In a proud but unfinished home on a dirt road where goats and children walk together, four generations of one family live under an earthquake-proof roof.
“I’m a trucker, and I make my living with my license. Without my license, I lose my job,” Rodriguez told In These Times. “If I lose my job, I would lose everything—even my family, because I wouldn’t have a way to support them.”
A federal judge ruled on Wednesday that the Trump administration could not immediately end special protections for people from those countries, which have been ravaged by wars and natural disasters.
Terrified to return to Sudan and unable to fathom a life without proper legal documents, the 55-year-old was one of hundreds of thousands of immigrants who got temporary relief after a federal judge blocked the Trump administration from moving ahead with its plans.
Nearby, Cesar Rodriguez, a truck driver who has temporary permission to live and work in the U.S., rallied with a yellow sign with black lettering that read “Full Protection Now.” The 46-year-old from El Salvador stood with about 100 other protesters near a stage featuring a band playing cumbia music. Later that day, a group of 60 leaders in immigrant rights, labor and faith participated in a planned act of civil disobedience, sitting down and blocking the intersection of South Figueroa Street and West Harry Bridges Boulevard, near the port in Wilmington.
In a decision late Wednesday, U.S. District Judge Edward M. Chen in San Francisco found substantial evidence that the administration lacked “any explanation or justification” to end the “temporary protected status” designations for immigrants from those countries.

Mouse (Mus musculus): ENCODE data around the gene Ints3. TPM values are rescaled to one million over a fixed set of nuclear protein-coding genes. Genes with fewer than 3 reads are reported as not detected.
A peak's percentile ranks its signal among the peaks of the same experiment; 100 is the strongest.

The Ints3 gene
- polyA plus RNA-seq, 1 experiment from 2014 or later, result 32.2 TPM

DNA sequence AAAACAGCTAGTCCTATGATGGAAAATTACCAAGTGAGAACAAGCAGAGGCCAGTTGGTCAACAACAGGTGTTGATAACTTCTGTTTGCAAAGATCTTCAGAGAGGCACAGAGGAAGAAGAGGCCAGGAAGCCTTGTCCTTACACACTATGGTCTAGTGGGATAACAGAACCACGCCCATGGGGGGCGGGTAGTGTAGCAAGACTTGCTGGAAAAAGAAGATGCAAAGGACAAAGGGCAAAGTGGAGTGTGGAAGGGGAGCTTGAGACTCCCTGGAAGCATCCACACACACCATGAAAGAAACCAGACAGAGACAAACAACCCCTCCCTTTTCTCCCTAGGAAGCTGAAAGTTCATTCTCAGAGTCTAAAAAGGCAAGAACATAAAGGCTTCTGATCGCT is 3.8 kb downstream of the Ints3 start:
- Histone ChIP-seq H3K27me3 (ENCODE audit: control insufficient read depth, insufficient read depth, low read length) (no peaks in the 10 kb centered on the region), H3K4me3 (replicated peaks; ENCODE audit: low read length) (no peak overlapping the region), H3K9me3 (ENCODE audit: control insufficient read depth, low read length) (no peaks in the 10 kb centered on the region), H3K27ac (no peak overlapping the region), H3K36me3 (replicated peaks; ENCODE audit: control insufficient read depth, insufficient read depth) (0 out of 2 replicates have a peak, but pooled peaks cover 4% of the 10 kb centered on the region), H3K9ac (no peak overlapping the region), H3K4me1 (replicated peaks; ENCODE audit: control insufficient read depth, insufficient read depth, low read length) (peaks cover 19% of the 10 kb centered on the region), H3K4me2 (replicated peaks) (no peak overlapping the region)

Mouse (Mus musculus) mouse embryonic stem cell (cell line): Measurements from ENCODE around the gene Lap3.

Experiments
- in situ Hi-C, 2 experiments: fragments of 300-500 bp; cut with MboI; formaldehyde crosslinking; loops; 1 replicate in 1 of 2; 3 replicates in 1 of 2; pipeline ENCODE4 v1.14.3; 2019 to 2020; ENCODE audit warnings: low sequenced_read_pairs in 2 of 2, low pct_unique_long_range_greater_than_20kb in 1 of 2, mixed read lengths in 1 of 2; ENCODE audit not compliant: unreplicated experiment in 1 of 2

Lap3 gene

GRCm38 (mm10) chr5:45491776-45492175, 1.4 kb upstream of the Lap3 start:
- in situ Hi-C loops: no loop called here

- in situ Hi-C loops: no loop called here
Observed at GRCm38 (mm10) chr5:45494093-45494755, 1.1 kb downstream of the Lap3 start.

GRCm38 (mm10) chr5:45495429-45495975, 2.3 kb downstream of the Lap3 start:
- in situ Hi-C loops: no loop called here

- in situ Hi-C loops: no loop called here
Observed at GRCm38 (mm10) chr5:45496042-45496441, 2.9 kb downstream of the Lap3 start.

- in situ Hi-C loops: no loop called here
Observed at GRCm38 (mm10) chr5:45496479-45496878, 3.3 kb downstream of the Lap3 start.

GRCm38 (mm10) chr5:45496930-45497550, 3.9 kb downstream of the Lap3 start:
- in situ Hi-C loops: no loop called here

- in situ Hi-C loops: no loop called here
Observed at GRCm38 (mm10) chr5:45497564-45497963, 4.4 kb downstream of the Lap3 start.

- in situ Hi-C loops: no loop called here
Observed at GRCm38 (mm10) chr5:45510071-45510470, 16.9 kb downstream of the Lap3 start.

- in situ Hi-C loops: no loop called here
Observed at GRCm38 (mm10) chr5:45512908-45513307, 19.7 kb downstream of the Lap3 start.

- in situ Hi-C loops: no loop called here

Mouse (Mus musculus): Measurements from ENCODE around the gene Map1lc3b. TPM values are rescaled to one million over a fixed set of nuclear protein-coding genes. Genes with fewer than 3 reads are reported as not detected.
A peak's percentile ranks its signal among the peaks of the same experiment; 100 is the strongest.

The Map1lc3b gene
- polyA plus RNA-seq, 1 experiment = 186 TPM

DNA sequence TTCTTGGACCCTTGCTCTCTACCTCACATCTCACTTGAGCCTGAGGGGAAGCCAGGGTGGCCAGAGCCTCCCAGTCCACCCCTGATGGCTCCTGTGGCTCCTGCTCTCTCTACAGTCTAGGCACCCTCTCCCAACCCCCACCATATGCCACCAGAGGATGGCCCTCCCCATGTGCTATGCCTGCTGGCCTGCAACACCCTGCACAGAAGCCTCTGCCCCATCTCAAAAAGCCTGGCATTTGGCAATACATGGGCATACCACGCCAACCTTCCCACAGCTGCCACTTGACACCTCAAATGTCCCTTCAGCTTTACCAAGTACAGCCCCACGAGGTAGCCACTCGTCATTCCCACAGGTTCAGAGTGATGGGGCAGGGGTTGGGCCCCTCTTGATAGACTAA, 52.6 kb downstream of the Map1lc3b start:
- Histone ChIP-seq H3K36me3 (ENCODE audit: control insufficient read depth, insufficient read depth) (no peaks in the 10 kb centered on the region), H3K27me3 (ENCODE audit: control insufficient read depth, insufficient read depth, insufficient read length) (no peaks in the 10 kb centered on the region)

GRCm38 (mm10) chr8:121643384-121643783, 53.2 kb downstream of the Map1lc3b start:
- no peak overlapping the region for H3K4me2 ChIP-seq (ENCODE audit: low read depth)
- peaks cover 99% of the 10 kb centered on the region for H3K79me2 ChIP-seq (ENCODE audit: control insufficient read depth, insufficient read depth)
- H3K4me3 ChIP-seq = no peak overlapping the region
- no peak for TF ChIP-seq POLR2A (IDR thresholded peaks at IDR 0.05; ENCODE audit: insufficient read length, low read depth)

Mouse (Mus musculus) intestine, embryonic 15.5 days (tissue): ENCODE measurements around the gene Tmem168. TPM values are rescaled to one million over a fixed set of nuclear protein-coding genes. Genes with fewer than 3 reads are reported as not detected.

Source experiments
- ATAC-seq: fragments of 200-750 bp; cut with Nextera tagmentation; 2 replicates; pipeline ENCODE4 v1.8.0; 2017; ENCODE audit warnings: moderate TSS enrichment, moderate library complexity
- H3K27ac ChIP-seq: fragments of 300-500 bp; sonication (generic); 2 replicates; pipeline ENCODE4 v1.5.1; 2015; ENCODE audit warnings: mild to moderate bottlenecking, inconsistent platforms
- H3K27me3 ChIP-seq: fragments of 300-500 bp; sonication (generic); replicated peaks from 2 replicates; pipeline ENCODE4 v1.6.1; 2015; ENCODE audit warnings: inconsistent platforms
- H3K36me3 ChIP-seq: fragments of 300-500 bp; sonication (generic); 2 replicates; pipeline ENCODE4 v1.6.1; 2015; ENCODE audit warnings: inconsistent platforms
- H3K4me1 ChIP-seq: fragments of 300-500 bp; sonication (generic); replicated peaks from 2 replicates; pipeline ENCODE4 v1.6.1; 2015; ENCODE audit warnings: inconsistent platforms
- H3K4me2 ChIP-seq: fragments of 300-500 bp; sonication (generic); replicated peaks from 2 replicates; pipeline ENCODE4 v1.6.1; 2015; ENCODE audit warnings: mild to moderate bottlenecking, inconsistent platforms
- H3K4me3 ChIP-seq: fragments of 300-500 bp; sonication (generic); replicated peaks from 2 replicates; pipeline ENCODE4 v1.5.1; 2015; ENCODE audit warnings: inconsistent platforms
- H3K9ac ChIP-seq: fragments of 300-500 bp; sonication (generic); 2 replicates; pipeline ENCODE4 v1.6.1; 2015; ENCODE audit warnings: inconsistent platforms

US District Judge Edward Chen granted a preliminary injunction stopping the government from terminating temporary protected status, or TPS, for immigrants from Sudan, El Salvador, Haiti and Nicaragua.
Judge Edward Chen during a hearing in a lawsuit seeking to reinstate the program also cited a memo that he said suggested the decision to end it was driven by the administration’s America First policy. He asked an attorney for the U.S. Department of Justice to respond to allegations by plaintiffs that America First meant excluding immigrants who are not white.
But the Trump administration says she and thousands of other immigrants like her must do so by January.
A group of immigrants traveling the country to bring awareness to people living in the U.S. under Temporary Protected Status made a stop in San Francisco Monday afternoon to hold a rally.